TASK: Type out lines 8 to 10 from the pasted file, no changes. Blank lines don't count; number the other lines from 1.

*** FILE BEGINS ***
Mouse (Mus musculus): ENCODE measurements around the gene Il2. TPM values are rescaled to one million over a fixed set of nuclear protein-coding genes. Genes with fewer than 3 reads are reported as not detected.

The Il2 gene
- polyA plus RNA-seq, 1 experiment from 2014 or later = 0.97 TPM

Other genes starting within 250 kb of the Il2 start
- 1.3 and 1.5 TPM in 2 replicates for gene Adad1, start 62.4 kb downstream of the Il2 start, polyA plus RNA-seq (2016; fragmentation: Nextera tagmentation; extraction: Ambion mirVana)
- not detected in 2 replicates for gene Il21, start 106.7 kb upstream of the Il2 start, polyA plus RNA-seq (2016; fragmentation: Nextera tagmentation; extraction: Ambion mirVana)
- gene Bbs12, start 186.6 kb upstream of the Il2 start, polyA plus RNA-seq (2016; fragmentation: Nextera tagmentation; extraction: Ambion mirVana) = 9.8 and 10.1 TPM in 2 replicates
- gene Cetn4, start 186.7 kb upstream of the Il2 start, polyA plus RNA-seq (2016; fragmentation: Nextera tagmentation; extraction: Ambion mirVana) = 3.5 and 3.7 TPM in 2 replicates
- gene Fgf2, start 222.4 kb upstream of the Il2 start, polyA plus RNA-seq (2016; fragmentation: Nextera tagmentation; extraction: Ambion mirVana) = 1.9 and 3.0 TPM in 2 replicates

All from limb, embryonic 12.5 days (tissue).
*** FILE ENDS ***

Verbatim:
- gene Cetn4, start 186.7 kb upstream of the Il2 start, polyA plus RNA-seq (2016; fragmentation: Nextera tagmentation; extraction: Ambion mirVana) = 3.5 and 3.7 TPM in 2 replicates
- gene Fgf2, start 222.4 kb upstream of the Il2 start, polyA plus RNA-seq (2016; fragmentation: Nextera tagmentation; extraction: Ambion mirVana) = 1.9 and 3.0 TPM in 2 replicates

All from limb, embryonic 12.5 days (tissue).